If you can grow your own food, any of it at all you are doing several things; you are providing a nutrient dense food source for yourself and your loved ones, you are providing vegetation back to the planet (food for insects, nectar for birds, bees and butterflies and 02/CO2 exchange), finally you know exactly where it was grow, under what conditions, what pesticides or not were used on it and when it was harvested and in what matter. 

Where you are unable to grow or produce it at home, then try to buy from someone nearby who sells the food. Someone where you can ask where and how it was produced, where you more often than not can actually visit the producer and see the workings of the farm, pick and buy some produce while you are there. 

For example Apiarist's Honey vs Store Bought Honey: Honey at your local supermarket is often heat treated (which removes many of the honey's benefits) and blended with other sugars such as liquid sucrose, molasses or maple syrup. It will say on the label if it has been blended, it  doesn't tell you how long it has been since it was harvested. Honey purchased from a local apiarist will be harvested freshly, often if requested you can participate in the collection.The honey is fresh, untreated and unmodified, it can often be purchased two ways fresh spun into sterile jars or still in the beeswax at a slightly higher charge.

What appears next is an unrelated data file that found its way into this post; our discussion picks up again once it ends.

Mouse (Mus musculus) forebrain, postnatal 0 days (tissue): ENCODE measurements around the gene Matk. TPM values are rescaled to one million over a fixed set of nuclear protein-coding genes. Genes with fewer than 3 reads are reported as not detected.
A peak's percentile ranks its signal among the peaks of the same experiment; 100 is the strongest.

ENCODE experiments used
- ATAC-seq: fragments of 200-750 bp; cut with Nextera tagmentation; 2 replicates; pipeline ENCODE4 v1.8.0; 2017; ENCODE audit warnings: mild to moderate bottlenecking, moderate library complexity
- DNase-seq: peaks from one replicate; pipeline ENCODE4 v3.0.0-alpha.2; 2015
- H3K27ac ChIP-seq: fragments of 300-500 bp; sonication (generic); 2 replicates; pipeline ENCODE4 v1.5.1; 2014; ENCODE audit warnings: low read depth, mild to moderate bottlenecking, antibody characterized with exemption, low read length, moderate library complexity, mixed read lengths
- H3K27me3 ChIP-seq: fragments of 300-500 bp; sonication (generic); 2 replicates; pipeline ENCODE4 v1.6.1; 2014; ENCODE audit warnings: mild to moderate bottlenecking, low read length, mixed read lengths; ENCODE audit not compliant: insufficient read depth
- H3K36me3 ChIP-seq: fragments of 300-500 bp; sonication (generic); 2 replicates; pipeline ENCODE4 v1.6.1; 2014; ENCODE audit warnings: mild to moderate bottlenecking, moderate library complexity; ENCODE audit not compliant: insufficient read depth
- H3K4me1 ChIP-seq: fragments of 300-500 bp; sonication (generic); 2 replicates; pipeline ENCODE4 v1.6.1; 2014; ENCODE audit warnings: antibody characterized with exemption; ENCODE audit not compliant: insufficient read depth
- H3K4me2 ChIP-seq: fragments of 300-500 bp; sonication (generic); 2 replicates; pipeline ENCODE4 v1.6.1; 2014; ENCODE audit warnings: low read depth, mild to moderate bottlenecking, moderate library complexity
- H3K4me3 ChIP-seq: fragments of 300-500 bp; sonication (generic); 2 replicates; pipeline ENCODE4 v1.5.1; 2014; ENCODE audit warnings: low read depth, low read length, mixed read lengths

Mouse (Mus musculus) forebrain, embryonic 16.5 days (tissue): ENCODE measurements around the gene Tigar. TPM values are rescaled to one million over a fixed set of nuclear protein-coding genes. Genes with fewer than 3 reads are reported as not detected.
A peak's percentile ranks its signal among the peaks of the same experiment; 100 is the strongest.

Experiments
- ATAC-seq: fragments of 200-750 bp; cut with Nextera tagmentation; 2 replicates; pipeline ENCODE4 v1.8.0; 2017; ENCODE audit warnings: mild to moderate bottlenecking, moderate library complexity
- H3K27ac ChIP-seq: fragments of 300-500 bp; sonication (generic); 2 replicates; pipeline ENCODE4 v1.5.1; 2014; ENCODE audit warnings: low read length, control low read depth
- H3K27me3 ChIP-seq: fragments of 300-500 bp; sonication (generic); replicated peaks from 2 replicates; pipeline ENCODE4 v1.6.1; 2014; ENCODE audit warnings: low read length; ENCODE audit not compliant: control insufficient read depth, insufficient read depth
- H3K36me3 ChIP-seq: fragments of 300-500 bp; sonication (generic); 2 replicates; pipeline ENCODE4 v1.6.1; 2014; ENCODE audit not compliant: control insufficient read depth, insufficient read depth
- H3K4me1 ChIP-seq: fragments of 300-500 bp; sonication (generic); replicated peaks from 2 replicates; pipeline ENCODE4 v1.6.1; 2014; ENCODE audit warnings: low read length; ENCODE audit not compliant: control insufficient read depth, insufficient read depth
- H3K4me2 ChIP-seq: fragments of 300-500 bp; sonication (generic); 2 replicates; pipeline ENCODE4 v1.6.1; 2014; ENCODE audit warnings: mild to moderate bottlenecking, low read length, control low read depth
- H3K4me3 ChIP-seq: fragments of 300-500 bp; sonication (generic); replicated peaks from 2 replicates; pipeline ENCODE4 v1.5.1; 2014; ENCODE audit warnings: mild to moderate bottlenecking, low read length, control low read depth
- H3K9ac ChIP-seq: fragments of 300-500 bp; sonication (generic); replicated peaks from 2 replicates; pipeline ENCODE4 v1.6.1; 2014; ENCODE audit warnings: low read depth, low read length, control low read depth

3. Aim to purchase your food unprocessed without preservatives, additives or other modifications

When you do have to buy something from outside of your own home or network, then try to buy the unprocessed or least processed version.Unprocessed and raw is not always an option or a choice but some packaged food isn't too bad nutritionally speaking, frozen vegetables, tinned tomatoes. You just have to choose the option that is going to provide your body is as close as possible to the raw, fresh ingredient. 

For example Homemade/Baker's bread vs store bought bread: you can buy bread from a chain supermarket for a couple of dollars a loaf, but it is rubbish - full of fillers and chemicals and not really 'bread' at all. Even the weight of it tells you it's not real bread. Then you go to a good bakery and you buy a wholegrain seed bread (my favourite here is a heavy rye, barley and oat loaf with pumpkin seed, sesame seed, chia seed, flax seed (linseed), sunflower, poppy, barley, kibbled mung bean, amaranth, flaked quinoa,...yum!), and you can feel the weight as soon as you hold it. Sure its a dollar or so more but it is also completely different quality, white processed bread really is just sweet play doh that has you wanting to eat a bunch of it, whereas real bread has taste and texture and a single slice is filling and nutritious. 

4. Aim to eat as ethically and environmentally positively as you are able for your choice of diet.